Located in the Thingvallavatn Lake in the Thingvellir National Park in Iceland, Silfra is part of the Atlantic rift – the dividing line between the continents of Europe and America. It’s a huge crack in the earth’s surface, where the continental plates meet and which is slowing widening by about two centimeters per year. In the deep waters of the Atlantic Ocean this crack is mainly unseen, but at Silfra, clear melt water of Icelandic glaciers make the rift visible.
The amazing visibility and accessibility makes Silfra a popular diving spot. Divers and snorkelers can float between the American and Eurasian tectonic plates and at places, can actually touch both continents at the same time. The visibility is extraordinary at nearly 100 meters. The reasons for this outstanding clarity are two-fold. First, the water is cold - 2º and 4ºC – and remains at this temperature all year round. The coldness keeps the water free of aquatic life. Secondly, the water itself is of the purest form. It begins as distilled water when the leading edge of the glacier melts high up on the Hofsjokull mountain, 50 km away. This water then disappears and runs underground, to emerge once again in the Thingvellir national park. On its journey it is constantly filtered by porous lava rock, until is becomes so pure that it can be drunk without any form of treatment.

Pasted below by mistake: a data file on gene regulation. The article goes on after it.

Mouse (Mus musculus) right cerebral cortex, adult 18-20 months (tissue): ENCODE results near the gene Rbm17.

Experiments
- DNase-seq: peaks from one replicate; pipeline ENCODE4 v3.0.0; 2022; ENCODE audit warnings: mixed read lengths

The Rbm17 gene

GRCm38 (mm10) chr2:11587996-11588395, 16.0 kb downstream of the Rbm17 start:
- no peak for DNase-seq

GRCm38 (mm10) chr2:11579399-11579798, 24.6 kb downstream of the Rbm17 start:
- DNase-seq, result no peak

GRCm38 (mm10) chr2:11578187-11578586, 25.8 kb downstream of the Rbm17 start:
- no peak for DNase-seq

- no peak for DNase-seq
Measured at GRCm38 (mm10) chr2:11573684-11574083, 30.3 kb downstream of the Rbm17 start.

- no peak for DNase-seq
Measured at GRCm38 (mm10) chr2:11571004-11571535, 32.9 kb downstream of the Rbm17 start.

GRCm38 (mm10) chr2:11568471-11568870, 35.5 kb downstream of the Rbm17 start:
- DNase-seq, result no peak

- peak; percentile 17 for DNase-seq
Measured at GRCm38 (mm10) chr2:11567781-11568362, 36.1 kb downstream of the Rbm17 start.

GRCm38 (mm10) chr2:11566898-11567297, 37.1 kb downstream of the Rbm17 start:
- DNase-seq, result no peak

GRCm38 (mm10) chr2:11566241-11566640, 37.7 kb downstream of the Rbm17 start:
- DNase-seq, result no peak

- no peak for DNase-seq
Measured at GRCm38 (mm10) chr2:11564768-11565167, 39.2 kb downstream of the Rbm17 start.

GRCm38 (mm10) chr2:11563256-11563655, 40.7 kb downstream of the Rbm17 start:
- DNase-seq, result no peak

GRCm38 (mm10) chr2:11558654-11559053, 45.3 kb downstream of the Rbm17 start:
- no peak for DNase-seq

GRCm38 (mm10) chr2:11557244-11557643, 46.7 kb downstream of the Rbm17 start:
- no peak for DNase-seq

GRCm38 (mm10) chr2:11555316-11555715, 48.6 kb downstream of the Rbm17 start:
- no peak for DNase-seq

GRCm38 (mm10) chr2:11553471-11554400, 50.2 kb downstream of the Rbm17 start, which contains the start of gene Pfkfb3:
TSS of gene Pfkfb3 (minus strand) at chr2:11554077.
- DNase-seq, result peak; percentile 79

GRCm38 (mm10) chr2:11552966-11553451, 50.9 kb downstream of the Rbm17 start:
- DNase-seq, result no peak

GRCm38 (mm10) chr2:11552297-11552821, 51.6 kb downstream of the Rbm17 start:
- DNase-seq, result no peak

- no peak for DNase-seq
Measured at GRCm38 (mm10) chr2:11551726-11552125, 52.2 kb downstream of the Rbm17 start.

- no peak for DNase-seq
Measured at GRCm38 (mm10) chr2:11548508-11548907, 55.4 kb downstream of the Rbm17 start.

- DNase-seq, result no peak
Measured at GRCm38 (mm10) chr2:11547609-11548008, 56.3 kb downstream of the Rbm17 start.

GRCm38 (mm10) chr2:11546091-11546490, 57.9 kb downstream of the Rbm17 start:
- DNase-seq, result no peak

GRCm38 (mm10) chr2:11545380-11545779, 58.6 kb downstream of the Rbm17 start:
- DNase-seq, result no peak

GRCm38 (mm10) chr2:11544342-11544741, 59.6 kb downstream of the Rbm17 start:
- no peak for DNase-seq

The Mid Atlantic Ridge is the longest mountain range in the world but for the most part, it is submerged deep beneath the surface of the Atlantic Ocean. The ridge includes a deep rift valley which runs along the axis of the ridge along nearly its entire length. This rift marks the actual boundary between the two tectonic plates - the Eurasian and the American. Right between the tectonic plates lava underneath the earths crust flows out into the ice cold water of the Atlantic. The lava coalgates instantly and over millions of years this process has formed the Atlantic Ridge.
Although many people have dived at Silfra, very few have ventured deep into the Silfra cave which is at least 63 meters deep. The high depth and very narrow passages pose high risk for divers. Besides, the rocks that form the cave could be loose and collapse. The cave has been mapped by a group of American cave divers, but regular earthquakes in the area and the diverging tectonic plates might have changed the geography.
Learn more about Silfra and opportunities for diving at SILFRA.org
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